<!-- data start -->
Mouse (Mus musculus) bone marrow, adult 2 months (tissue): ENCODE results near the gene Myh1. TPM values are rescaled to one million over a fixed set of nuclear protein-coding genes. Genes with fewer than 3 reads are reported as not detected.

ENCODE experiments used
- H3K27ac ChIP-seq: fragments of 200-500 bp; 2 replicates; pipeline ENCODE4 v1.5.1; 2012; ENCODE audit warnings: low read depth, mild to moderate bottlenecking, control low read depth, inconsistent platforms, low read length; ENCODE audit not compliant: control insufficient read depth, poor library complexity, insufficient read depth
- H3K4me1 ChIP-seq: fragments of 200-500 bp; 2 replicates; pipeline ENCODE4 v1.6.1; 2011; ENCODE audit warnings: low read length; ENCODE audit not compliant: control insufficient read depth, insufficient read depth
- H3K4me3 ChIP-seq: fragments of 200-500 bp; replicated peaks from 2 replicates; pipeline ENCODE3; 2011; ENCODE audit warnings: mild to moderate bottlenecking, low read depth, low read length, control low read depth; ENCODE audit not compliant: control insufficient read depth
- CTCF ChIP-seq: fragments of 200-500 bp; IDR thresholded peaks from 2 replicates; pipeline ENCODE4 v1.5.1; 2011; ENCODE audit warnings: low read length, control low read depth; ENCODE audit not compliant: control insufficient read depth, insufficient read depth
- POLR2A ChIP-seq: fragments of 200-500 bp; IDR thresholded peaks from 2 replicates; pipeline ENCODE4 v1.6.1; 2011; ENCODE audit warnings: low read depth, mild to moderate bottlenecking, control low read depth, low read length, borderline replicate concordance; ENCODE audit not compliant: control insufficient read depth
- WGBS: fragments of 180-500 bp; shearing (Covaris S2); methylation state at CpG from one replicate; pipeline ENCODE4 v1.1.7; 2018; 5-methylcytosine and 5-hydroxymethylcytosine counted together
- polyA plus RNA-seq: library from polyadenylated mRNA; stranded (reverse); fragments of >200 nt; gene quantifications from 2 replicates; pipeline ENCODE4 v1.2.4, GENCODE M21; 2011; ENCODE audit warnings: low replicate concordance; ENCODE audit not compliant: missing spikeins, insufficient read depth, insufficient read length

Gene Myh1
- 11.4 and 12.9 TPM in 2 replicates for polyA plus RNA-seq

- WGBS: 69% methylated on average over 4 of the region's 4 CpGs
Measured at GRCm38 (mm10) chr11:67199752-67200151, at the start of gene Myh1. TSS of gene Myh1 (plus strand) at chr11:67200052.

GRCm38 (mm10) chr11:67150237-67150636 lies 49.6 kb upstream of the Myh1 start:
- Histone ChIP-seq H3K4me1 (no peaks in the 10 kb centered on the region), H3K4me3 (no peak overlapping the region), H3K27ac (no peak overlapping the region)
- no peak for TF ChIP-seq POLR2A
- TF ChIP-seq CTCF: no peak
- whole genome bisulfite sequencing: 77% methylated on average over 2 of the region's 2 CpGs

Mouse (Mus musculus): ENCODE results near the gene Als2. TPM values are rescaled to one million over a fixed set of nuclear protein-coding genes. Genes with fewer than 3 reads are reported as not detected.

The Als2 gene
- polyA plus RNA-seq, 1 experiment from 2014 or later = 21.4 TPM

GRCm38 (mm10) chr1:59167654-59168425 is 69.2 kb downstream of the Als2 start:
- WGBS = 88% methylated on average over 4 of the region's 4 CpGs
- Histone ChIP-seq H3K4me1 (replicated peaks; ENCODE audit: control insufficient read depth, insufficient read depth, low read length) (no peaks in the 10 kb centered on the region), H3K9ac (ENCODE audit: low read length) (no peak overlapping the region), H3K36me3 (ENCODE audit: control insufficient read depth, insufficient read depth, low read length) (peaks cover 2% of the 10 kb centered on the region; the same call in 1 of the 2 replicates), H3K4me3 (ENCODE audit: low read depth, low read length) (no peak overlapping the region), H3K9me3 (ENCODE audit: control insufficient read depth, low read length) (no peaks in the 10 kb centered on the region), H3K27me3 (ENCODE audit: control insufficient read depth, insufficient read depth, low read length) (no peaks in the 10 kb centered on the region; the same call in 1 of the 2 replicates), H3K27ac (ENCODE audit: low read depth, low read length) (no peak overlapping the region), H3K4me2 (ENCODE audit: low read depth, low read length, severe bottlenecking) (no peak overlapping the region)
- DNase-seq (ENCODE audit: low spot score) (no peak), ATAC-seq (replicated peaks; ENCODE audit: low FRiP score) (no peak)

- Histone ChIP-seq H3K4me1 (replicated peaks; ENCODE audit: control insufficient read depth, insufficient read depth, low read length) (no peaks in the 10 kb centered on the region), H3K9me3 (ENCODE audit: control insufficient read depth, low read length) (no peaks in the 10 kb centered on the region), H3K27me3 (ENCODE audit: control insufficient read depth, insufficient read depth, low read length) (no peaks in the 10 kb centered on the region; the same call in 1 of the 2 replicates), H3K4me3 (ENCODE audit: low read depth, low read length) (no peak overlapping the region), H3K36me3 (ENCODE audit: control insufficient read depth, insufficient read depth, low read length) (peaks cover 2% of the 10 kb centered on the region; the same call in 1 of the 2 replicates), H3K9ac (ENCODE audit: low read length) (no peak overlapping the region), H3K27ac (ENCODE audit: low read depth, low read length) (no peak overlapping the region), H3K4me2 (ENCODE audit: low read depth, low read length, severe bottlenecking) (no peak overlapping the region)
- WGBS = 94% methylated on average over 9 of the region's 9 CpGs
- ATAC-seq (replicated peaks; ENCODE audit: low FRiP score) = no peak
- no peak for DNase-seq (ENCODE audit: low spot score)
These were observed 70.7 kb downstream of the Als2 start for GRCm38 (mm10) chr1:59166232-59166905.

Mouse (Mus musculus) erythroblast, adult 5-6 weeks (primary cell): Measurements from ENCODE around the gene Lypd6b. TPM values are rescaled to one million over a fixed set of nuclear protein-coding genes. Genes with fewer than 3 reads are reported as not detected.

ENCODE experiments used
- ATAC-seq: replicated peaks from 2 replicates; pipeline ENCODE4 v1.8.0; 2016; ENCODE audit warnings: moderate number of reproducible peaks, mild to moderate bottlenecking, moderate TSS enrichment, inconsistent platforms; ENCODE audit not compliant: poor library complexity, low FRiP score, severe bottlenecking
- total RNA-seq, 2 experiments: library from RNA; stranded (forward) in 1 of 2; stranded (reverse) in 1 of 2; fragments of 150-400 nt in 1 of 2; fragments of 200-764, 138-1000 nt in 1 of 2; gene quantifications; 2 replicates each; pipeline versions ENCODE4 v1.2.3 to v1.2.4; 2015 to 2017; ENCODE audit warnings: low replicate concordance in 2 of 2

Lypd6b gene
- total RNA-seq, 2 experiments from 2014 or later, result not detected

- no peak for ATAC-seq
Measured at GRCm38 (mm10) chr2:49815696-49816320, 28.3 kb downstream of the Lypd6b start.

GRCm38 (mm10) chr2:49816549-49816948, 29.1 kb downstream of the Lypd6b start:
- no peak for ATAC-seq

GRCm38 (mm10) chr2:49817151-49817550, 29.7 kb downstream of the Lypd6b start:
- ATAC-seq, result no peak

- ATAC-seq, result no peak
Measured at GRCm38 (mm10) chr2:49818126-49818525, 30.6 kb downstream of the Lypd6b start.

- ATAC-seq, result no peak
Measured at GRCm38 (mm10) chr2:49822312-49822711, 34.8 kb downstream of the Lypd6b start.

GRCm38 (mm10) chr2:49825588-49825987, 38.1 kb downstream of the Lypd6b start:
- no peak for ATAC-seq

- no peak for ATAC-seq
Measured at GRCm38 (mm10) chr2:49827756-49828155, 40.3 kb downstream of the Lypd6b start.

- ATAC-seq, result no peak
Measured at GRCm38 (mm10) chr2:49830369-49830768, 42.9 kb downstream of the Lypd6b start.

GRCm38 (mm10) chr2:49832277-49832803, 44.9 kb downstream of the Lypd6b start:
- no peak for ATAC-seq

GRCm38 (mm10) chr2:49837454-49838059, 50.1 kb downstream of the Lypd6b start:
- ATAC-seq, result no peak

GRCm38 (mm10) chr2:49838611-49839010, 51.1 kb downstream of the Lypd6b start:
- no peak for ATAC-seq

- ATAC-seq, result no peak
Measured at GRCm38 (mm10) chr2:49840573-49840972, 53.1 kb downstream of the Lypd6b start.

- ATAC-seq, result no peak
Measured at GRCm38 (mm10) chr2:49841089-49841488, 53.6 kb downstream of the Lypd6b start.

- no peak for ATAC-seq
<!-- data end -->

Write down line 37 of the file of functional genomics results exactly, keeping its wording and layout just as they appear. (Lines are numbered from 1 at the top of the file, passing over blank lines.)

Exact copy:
- no peak for ATAC-seq